Once used as part of the nursery wing, before becoming Sarah Churchill’s bedroom, the room has now been redisplayed to tell the story of family life at Chartwell as a whole. It is decorated with wallpaper recreated from the 1960s design originally chosen by Clementine for this room when it was her dressing room, and today shines a light on the lives of Diana, Randolph, Sarah, Marigold and Mary Churchill at Chartwell.
Don’t miss: After Churchill's bedroom, the room also boasts one of the best views of Chartwell. You'll be able to see Chartwell from a new angle, over the orchard and to the Kentish Weald beyond.
Lady Churchill's bedroom
A place of calm with its duck-egg blue colour scheme and high barrel-vaulted ceiling, Lady Clementine Churchill spent many hours here, dealing with her correspondence and the household accounts at her writing desk.
Don't miss: One of the last photographs taken of Sir Winston Churchill stands on the desk in Lady Churchill's bedroom, to be found next to a photograph of their much-loved daughter, Marigold who died in 1921 aged just two years old.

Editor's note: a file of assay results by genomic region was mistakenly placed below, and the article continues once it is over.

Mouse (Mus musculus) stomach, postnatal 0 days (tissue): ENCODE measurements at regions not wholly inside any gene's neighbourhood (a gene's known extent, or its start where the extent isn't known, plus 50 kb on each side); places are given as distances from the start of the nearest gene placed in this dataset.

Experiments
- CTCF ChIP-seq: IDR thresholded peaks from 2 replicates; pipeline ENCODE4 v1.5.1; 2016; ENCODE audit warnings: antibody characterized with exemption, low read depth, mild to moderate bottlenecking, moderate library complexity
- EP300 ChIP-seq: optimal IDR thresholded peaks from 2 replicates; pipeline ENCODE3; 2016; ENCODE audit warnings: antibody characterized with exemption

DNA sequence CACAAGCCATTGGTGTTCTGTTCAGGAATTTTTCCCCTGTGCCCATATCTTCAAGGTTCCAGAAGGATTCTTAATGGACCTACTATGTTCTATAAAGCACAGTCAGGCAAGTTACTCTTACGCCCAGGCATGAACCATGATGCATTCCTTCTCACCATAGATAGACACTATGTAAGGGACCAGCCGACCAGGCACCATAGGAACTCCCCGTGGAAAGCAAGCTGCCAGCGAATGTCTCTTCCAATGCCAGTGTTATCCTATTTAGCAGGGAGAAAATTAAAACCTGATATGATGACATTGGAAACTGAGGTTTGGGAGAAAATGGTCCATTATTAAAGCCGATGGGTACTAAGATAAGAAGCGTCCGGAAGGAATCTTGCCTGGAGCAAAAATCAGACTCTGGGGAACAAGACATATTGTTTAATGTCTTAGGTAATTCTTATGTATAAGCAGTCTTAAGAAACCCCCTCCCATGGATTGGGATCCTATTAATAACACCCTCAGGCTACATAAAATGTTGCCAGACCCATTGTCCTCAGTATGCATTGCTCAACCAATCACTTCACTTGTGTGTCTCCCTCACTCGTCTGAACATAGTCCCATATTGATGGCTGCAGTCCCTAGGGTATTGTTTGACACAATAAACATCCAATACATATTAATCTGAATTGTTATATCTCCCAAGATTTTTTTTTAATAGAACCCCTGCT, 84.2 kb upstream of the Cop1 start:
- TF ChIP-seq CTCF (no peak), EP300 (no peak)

A place to meet as a family and their guests, the drawing room is a light and airy room looking out over the garden. Churchill was fond of playing bezique in here and the card table beyond the sofas is still set up for a game.
The inscribed book collection in the drawing room consists of 898 titles in some 920 volumes. They include inscriptions from friends, family and well-wishers along with presentation copies from authors who were friends and colleagues. The changing display highlights some of the most unique inscribed books in the Chartwell collection.
Don't miss: Charing Cross Bridge (1902) by Claude Monet, this was a gift to Churchill from Emery Reves after the Second World War.